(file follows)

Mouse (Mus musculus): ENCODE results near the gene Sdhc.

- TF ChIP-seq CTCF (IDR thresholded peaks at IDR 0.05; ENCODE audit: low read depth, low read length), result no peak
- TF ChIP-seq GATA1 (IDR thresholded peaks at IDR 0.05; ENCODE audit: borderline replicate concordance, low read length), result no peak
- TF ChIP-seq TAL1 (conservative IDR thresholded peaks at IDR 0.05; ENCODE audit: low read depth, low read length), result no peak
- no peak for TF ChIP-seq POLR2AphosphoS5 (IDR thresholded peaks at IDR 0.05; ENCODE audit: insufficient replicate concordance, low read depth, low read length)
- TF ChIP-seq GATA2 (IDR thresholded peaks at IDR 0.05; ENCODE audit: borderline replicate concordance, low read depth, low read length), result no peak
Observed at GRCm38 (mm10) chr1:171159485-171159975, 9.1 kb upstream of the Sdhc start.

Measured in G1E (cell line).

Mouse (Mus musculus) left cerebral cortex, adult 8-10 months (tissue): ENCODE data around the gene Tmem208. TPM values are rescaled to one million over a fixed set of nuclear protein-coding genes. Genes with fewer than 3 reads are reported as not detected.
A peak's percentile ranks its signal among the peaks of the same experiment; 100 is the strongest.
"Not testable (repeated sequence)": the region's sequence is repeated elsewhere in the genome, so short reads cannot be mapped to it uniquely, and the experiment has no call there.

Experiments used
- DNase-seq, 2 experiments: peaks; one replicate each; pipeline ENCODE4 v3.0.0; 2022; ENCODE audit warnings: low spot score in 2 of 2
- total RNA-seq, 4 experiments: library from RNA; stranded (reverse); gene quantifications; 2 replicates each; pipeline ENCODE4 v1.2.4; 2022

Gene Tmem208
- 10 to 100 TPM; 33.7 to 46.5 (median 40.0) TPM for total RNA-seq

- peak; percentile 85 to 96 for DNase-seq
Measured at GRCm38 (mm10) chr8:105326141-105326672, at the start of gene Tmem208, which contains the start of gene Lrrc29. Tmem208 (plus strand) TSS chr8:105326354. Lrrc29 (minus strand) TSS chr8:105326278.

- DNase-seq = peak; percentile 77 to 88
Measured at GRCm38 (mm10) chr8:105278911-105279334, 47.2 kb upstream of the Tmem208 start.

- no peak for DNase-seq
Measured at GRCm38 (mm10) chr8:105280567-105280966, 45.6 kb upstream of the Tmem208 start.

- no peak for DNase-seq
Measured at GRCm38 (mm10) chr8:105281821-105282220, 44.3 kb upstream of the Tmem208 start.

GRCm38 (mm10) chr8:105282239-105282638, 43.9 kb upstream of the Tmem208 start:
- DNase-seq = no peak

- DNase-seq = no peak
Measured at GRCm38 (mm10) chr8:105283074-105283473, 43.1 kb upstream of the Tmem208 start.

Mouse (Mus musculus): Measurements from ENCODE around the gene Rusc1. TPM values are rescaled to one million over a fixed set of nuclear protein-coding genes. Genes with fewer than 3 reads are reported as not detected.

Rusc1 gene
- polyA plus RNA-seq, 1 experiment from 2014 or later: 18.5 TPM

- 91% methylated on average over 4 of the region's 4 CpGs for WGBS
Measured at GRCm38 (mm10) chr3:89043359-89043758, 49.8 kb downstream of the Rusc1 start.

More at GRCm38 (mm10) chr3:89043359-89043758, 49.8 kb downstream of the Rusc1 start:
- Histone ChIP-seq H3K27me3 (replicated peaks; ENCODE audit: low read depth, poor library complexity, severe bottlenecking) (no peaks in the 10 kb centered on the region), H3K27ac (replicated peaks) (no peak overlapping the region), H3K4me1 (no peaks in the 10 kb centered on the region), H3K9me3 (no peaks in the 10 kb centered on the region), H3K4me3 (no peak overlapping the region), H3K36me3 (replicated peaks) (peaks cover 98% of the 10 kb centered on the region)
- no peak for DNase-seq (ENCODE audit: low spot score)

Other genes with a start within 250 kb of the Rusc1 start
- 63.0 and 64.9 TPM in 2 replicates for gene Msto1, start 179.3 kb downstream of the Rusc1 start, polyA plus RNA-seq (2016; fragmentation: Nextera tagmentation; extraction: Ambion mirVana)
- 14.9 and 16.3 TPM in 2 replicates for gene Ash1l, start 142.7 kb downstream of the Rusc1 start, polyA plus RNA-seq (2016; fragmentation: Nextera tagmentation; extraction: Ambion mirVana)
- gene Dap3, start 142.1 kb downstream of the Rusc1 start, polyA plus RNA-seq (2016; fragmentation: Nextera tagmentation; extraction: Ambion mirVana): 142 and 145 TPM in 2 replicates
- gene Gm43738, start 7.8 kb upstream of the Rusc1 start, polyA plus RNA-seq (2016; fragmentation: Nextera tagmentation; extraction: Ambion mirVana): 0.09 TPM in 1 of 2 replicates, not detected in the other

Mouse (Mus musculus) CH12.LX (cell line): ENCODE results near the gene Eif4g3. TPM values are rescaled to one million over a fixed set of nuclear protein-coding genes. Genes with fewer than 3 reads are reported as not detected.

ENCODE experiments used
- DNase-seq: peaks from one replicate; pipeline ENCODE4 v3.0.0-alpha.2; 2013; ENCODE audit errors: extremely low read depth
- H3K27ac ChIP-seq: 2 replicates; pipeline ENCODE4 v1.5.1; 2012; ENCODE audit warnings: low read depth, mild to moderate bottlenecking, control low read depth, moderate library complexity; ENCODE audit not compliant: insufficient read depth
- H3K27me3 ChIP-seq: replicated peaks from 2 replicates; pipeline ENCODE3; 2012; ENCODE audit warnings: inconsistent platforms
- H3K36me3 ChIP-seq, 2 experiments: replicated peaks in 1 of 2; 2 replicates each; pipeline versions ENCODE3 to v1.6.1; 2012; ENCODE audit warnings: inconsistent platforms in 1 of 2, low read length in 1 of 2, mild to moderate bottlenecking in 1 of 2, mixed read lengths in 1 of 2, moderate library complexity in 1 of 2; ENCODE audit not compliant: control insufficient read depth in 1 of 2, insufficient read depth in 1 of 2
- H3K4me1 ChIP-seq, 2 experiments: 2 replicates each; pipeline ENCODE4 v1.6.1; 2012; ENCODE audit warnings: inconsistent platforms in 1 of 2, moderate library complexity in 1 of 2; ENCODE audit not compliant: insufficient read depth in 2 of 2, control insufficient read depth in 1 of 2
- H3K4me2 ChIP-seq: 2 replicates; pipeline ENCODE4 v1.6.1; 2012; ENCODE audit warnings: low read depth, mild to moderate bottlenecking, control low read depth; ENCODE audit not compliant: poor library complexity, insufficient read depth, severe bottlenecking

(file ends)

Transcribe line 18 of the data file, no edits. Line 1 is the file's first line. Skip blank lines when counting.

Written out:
Measured at GRCm38 (mm10) chr8:105326141-105326672, at the start of gene Tmem208, which contains the start of gene Lrrc29. Tmem208 (plus strand) TSS chr8:105326354. Lrrc29 (minus strand) TSS chr8:105326278.